After more than an hour and a half, Mize turned on the lights, and residents began to ask questions: If a company runs a pipe under our land, will it have to get permission? What will happen to the roads with all those trucks driving back and forth? What about noise pollution? One resident heard that people living near a drilling project in Kansas have reported earthquakes of 3.0 or greater for the first time ever. A woman talked of reports of a facility MS Industries built where guards in military fatigues who allegedly carry guns have threatened a local woman who cares for stray dogs.

There is a lot of speculation and few answers. Currently, no mining is taking place in Alabama, because the state has yet to form regulations that would guide tar sands exploration, but state organizations are preparing for the coming year if it starts.

The Alabama Department of Environmental Management (ADEM) approves permits for projects that can affect the state’s air, water or land. The agency is required to advertise the permits in the nearest local paper so residents have 30 days to respond. When MS Industries’ permits were approved, ADEM printed them in The Huntsville Times, a paper published over an hour’s drive from MS Industries’ office noted on the permit. The ADEM’s spokeswoman Lynn Battle said The Huntsville Times was chosen because it has the largest circulation in the area, but multiple residents said they do not subscribe to The Huntsville Times, since there are several more popular papers in the area. MS Industries’ permit expired in August 2014 because of lack of construction.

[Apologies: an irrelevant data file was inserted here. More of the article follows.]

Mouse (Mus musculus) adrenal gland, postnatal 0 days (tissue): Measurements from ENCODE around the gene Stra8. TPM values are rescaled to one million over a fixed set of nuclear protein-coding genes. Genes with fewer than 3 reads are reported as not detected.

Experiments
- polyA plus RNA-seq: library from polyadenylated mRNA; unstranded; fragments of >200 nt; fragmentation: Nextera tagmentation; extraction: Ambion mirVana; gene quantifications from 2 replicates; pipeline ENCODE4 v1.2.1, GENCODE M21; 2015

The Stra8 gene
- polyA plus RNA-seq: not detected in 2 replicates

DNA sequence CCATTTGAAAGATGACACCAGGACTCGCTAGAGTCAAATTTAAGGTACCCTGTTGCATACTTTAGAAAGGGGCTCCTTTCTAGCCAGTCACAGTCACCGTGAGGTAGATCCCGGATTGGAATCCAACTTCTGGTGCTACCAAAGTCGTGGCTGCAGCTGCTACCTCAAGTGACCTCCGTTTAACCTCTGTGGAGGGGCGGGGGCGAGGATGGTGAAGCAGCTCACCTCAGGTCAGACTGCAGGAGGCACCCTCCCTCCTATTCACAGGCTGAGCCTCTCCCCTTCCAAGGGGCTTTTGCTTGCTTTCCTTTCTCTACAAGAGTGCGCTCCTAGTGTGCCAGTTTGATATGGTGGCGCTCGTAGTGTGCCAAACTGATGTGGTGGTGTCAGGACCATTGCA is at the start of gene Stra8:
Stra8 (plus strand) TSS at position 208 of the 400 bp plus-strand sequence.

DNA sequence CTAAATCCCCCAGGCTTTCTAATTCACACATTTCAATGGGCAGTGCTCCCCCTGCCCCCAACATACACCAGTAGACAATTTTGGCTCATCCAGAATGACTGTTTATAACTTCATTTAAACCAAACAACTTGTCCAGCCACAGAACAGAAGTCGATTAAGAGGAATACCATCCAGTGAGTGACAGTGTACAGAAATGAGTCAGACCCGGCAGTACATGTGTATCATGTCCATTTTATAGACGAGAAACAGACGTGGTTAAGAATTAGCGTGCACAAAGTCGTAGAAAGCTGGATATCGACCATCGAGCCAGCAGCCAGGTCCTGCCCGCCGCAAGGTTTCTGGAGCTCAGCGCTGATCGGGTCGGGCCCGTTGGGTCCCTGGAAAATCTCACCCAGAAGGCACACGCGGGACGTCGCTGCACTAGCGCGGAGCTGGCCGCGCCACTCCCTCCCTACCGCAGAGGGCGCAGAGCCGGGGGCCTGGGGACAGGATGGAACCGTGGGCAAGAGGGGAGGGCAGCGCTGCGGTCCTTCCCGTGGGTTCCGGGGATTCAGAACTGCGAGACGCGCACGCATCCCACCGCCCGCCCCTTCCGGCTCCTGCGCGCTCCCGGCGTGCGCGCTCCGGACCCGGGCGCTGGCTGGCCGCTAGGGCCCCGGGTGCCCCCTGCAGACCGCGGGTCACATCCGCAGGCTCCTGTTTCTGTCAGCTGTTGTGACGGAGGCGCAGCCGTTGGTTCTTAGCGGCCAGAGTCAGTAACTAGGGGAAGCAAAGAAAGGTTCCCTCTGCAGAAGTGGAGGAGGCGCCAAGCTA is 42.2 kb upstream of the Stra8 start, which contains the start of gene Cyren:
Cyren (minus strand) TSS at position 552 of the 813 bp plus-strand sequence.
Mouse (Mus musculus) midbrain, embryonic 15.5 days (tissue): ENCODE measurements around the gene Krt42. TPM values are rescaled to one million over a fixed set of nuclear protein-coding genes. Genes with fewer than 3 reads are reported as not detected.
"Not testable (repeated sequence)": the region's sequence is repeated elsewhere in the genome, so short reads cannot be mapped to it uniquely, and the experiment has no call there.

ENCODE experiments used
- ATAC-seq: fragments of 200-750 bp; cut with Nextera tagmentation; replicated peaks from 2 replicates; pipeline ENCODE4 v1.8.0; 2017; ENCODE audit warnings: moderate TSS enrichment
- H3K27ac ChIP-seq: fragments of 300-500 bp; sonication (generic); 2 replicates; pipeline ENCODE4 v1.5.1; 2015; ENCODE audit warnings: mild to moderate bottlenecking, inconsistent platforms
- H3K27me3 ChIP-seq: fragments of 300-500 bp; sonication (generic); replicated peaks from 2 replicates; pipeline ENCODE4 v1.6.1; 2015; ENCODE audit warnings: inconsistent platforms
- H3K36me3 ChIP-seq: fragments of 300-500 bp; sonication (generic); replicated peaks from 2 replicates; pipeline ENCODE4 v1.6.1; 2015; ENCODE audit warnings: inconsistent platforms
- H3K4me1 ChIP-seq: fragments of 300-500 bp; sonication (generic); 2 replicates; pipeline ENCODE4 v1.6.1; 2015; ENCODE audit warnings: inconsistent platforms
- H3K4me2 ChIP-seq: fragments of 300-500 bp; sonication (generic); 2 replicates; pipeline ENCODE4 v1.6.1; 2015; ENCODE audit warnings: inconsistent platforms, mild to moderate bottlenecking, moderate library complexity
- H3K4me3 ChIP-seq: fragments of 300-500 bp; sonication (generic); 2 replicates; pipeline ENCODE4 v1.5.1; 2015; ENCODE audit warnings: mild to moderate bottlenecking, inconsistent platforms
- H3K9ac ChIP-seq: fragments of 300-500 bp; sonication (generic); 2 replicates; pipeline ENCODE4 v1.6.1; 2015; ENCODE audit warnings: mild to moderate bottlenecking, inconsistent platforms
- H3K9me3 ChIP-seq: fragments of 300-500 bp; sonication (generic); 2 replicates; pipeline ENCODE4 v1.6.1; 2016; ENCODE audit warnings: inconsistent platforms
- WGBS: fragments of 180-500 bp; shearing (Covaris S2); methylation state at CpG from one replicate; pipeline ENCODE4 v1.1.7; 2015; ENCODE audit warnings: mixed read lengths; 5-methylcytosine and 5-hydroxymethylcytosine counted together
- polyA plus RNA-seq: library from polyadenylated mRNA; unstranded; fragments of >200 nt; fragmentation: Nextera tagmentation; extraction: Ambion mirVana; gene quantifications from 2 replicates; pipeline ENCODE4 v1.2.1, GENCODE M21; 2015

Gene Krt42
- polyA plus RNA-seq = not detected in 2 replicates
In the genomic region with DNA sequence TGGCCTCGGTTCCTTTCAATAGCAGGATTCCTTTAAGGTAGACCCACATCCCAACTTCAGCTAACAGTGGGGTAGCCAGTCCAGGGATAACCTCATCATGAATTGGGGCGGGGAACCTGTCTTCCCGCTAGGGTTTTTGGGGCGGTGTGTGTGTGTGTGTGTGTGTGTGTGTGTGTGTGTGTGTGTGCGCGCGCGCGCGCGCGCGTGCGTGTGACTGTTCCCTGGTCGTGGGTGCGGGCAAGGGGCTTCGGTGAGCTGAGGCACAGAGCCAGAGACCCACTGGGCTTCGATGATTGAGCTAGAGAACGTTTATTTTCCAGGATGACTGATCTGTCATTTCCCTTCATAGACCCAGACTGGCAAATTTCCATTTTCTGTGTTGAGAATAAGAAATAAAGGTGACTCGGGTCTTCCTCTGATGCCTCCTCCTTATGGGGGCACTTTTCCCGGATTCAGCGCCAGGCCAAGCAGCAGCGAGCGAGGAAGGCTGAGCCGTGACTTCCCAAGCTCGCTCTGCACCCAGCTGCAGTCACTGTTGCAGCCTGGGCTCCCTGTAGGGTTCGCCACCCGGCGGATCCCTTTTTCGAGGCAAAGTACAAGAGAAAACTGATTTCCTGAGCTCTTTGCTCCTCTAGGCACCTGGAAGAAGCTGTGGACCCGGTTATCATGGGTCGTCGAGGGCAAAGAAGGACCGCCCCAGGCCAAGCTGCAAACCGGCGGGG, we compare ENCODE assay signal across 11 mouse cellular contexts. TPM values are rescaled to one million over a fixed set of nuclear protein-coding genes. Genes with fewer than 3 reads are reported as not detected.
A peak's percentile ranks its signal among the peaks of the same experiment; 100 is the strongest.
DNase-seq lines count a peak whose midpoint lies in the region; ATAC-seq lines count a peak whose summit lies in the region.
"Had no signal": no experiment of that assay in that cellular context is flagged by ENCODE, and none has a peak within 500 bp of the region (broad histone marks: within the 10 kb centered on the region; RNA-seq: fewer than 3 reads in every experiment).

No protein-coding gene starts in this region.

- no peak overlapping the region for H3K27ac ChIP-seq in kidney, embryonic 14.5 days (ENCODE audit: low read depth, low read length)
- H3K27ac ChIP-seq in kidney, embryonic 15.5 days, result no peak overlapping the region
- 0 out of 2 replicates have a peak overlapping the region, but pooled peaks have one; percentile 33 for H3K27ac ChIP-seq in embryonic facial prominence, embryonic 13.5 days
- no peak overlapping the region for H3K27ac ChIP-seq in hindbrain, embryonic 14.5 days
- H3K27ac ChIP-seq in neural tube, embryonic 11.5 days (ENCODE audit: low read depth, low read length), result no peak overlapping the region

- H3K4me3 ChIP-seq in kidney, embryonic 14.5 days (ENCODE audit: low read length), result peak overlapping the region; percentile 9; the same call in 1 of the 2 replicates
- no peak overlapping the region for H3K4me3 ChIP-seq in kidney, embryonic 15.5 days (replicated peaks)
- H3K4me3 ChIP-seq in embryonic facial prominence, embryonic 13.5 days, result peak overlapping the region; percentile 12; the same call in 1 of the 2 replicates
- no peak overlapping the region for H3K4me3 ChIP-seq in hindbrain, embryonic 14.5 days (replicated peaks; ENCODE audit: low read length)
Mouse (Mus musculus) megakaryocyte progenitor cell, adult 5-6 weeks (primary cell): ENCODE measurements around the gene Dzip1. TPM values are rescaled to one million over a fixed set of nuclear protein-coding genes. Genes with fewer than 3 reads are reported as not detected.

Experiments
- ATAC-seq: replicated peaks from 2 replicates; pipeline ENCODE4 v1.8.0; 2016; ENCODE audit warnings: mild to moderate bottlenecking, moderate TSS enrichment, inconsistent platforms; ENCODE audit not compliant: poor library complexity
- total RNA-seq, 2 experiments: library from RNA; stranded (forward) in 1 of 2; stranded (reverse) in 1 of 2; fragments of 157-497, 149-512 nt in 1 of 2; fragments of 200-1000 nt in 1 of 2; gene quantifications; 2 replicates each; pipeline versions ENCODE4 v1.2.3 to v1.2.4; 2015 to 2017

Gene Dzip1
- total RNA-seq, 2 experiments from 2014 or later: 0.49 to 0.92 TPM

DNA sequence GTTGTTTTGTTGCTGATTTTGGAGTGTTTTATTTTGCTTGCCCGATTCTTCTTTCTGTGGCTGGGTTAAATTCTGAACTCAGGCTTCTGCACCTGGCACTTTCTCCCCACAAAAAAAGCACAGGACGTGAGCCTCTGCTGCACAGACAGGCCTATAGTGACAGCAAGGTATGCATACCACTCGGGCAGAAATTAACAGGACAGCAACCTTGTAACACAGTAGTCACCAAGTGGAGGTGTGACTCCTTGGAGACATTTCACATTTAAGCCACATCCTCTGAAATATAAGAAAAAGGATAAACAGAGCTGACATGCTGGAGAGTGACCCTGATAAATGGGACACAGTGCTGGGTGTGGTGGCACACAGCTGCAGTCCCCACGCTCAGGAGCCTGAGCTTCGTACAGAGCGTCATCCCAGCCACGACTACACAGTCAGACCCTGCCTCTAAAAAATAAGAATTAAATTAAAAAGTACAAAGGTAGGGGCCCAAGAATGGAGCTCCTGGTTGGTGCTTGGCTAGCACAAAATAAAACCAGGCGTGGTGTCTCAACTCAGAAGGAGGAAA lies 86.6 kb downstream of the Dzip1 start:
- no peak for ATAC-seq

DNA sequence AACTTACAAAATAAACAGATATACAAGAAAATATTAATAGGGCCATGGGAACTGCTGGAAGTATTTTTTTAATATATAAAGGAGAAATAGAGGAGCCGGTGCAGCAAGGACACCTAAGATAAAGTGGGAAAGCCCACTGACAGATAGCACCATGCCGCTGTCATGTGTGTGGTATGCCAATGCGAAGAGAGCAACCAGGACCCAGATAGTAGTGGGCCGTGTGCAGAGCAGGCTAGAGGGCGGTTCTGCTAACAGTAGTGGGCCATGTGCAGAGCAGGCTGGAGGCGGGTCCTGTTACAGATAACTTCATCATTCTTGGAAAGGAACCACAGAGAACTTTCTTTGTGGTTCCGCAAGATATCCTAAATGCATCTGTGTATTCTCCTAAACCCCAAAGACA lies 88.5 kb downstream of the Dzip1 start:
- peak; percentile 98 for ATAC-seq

Meanwhile, the state Oil and Gas Board has been tasked with writing the regulations that will be used to guide Alabama’s nascent oil industry.

“The last time this resource was investigated was 30 years ago, so it's time to look at a potentially large resource again,” said Denise Hills, director of energy investigations for the Geological Survey of Alabama. Hills said that the Alabama legislature and governor hope that research into oil sands will lead the U.S. “towards energy independence and more home-grown energy resources.” She said she is unsure when the regulations will be finalized, since there is no mining taking place in the state.

Lure of jobs and independence

Although McCreless never leased her land, many others have.

In 2013, Chris Wallace, who is a commissioner in Franklin County, leased the mineral rights on 160 acres of his 500-acre farm for 30 years.